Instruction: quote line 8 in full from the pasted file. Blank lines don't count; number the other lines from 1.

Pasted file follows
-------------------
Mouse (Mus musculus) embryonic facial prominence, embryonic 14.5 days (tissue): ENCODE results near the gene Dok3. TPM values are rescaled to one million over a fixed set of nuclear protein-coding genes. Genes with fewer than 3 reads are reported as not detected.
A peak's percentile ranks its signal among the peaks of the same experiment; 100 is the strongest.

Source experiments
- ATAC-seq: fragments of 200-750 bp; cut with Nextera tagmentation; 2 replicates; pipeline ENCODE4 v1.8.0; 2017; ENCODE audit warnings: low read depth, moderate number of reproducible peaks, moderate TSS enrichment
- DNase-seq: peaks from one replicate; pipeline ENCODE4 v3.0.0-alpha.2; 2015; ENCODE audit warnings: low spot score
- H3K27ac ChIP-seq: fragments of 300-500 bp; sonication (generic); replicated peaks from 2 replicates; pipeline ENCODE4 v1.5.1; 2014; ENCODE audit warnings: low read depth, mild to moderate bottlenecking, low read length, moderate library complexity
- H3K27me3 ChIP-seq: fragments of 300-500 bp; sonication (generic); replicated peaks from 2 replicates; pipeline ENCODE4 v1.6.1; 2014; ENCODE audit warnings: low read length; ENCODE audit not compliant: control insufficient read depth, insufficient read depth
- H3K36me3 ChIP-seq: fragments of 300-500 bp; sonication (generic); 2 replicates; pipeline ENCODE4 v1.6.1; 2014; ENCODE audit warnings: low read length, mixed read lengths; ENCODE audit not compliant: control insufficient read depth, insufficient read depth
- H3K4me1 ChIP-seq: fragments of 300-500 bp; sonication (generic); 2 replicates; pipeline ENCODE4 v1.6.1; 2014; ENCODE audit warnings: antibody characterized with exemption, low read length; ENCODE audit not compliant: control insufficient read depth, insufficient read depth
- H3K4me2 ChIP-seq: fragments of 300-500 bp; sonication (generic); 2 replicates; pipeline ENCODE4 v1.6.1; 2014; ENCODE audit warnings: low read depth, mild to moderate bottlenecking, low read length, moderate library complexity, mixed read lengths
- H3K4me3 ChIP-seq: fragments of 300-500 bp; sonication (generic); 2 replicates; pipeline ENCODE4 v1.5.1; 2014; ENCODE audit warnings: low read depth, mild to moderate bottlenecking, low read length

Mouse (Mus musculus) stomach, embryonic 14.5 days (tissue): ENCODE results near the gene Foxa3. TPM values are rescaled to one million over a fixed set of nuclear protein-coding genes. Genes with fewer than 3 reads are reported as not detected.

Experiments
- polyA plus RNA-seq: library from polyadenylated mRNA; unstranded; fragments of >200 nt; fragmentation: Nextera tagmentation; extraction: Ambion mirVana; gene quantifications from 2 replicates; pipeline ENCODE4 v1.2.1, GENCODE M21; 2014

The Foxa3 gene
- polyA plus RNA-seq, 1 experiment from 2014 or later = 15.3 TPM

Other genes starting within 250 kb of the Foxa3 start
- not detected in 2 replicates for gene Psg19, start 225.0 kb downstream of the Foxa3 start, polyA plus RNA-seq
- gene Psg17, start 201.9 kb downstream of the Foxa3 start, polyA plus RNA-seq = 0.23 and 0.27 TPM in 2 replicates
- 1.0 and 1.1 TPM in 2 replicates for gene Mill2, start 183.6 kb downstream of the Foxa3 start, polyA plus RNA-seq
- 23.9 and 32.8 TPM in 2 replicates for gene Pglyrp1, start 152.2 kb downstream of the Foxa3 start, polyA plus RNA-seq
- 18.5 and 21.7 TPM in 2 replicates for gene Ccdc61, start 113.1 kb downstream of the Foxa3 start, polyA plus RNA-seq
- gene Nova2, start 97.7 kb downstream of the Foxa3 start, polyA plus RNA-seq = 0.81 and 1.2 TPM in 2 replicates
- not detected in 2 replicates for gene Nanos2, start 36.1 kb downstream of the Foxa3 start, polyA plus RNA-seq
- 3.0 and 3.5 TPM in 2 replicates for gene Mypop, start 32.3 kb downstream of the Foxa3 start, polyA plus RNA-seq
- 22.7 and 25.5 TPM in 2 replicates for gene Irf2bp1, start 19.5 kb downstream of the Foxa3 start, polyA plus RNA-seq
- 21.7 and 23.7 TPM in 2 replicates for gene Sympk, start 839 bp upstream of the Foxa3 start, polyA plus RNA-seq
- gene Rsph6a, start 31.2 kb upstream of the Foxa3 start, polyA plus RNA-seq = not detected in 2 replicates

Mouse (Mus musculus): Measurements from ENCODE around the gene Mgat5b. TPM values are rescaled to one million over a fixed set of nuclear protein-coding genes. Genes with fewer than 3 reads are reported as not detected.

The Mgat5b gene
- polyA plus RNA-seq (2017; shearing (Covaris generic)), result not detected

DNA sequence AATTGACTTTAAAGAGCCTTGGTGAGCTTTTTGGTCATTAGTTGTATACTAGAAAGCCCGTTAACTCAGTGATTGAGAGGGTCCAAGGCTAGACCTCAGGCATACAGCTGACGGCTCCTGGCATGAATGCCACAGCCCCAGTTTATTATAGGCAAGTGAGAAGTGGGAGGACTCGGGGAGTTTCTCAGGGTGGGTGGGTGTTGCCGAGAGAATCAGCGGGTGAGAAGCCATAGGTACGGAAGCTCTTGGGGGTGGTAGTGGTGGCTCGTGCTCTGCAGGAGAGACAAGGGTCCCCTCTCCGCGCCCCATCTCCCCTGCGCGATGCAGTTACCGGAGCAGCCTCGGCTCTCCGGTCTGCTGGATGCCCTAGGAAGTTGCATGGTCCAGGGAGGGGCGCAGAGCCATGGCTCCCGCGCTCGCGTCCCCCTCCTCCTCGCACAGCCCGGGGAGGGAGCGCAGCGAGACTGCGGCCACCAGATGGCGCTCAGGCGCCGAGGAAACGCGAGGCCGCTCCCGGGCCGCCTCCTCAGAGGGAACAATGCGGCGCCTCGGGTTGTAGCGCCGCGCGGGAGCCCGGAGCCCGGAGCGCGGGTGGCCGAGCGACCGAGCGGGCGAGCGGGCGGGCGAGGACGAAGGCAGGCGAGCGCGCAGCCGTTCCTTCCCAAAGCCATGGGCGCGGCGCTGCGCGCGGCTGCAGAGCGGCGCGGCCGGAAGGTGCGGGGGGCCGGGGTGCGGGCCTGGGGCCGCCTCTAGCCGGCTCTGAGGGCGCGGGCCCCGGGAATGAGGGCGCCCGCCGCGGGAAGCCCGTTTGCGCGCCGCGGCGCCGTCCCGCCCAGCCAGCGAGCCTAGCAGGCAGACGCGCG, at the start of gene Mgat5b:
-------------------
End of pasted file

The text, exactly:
- H3K36me3 ChIP-seq: fragments of 300-500 bp; sonication (generic); 2 replicates; pipeline ENCODE4 v1.6.1; 2014; ENCODE audit warnings: low read length, mixed read lengths; ENCODE audit not compliant: control insufficient read depth, insufficient read depth